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“Our homeland is in heaven”: a response

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 Contents - Jul 2015AD2000 July 2015
Laudato Si: Pope Francis’ call for “dialogue” on environmental challenges - Peter Westmore
Family Synod: African bishops pledge to uphold Church teaching on marriage - AD2000 Report
Culture: Magna Carta and Christianity: the inseparable links - Dr Augusto Zimmermann
Religious freedom: Gay lobby targets Tasmania’s Archbishop Julian Porteous - AD2000 Report
Marriage: The slippery slope to same-sex “marriage” - Anne Lastman
Scripture: Ephphata! Be opened! (Mark 7:34) - Andrew Sholl
Turin and Manoppello: “He has risen as he said ...” - Paul Badde
Letters: “Our homeland is in heaven”: a response - Audrey English
Letters: The Pope and “climate change” - Charles M. Shann
Letters: Capital punishment: another view - Brendan Scheiner
Letters: The Church and liberalism - Peter Gilet
Letters: Don’t create a new stolen generation - Robert Bom
Letters: Sexual abuse of children: a response - Anne Lastmen
Books: THE MYTH OF HITLER’S POPE, by Rabbi David G. Dalin - Paul Simmons (reviewer)
Books: THE CREED IN SCRIPTURE, by Stephen J. Binz - Paul Simmons (reviewer)
Books: Contemplative Prayer: a New Framework, by Dom David Foster - Patrick Nolan (reviewer)
Reflection: Benedict XVI acknowledges debt to St John Paul II - Pope Benedict XVI

Dr Frank Mobbs (June 2015) criticised my article, “Our homeland is in heaven” (AD2000, May 2015). He says that it is common throughout Christian history to put into Scripture what is not there. Is he aware that the Church teaches that both Scripture and Tradition are sources of Revelation?

The saints, e.g. St.Ephrem in “Hymns on Paradise”, the Fathers of the Church, Popes, philosophers and theologians, including St Thomas Aquinas, have written about heaven. In my article, I was merely trying to put into simple language some of the ideas expressed by the above.

With regard to the “intellectualist” understanding of God, let me explain again.

God is a pure spirit and does not have a body.

The saints in heaven, before the resurrection of the body at the end of the world, do not have a body; they are separated souls. The saints see God “as he is”.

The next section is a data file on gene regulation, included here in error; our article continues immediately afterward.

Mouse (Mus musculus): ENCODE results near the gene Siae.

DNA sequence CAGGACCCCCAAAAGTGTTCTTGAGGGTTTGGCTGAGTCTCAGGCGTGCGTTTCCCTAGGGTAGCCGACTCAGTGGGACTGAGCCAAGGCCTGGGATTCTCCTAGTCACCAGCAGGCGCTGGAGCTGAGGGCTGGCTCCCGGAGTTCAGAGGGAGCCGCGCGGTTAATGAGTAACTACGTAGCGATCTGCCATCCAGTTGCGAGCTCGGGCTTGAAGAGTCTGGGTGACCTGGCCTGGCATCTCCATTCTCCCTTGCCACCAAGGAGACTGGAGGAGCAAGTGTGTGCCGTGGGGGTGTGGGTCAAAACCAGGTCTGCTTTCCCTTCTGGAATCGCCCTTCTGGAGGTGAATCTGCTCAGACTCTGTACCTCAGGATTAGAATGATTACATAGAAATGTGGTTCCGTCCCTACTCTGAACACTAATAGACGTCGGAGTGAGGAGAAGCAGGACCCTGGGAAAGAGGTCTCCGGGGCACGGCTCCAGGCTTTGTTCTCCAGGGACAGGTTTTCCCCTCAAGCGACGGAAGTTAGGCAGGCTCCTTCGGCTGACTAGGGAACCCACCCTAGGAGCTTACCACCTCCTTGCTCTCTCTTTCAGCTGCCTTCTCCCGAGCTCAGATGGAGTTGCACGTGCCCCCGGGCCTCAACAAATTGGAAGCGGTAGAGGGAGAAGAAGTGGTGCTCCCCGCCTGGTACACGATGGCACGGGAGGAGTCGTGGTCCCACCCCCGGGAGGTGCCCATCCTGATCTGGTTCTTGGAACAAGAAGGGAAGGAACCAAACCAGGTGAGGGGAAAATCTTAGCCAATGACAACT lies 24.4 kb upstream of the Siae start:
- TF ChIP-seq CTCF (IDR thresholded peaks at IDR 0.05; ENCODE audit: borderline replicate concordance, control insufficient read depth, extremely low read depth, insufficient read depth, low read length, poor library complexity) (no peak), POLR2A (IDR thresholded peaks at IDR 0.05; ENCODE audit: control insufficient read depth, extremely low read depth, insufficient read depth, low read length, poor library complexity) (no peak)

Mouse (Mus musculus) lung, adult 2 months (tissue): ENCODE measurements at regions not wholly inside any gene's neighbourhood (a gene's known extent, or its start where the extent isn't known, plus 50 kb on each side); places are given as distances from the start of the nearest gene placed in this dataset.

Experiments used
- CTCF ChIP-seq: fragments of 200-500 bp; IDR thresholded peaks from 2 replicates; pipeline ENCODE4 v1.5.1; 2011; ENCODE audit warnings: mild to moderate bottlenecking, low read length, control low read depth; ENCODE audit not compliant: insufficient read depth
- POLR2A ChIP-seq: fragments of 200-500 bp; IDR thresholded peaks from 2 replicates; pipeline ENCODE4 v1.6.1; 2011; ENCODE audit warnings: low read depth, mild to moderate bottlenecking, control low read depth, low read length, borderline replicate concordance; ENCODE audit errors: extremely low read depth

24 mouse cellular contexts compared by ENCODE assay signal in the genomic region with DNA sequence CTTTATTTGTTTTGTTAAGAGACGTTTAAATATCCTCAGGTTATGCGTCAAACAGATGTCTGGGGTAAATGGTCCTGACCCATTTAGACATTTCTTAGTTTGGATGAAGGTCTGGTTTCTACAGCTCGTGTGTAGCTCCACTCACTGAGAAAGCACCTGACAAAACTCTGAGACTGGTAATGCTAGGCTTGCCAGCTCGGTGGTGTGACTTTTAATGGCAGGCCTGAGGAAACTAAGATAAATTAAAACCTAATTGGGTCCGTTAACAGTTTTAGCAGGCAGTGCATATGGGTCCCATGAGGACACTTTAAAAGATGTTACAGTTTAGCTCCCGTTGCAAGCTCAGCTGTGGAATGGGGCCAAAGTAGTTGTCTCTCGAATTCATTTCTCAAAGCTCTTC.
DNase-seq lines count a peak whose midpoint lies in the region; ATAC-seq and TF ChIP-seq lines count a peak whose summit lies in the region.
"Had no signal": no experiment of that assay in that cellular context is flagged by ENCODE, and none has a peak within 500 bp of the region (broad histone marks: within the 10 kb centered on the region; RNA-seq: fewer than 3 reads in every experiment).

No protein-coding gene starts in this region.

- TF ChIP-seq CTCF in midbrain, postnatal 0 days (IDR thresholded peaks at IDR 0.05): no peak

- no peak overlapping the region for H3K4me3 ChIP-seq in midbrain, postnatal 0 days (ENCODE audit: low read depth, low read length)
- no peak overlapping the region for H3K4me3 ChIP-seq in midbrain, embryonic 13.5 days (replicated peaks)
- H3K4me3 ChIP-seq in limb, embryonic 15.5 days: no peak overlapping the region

This is a spiritual vision which is only possible through understanding. The soul has two faculties: intellect and will. The intellect knows and the will loves. So the beatific vision of necessity is “an intellectual vision” which causes love.

In St Thomas’ words, we look forward to “the knowledge of the highest Truth, the love of the highest Good.”

If we see God “as he is”, we shall see each one of the Three Persons, that is, the Trinity (a word which is not found in Scripture).

We shall see Christ, the God-Man and therefore we shall have an insight into the mysteries of the Incarnation and the Redemption.

Of course, we shall not only have an intellectual vision. Dr Mobbs refers to Germain Grisez who, as a philosopher, has attempted to explain the nature of heaven. He says that heaven must furnish “experience of human goods, such as achievement, playfulness, exercise of skill.”

I agree with Grisez and said explicitly: “We shall enjoy the delightful company of saints. The bonds of friendship made on earth will be continued with those in heaven. In our resurrected bodies we shall be able to delight in all the pleasure of the senses. We shall appreciate all the beauty of creation, be enchanted by harmonious music, etc.”

Dr. Mobbs, I find it difficult to reconcile your statements: (1) “We know that the state of being in heaven is everlasting. But what makes it worthwhile attaining? (2) the New Testament reveals little in the way of an answer.”

I thought the Good News is all about Jesus teaching us how to get to heaven and dying to make it possible for us to attain this.

Sydney, New South Wales

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Reprinted from AD2000 Vol 28 No 6 (July 2015), p. 9

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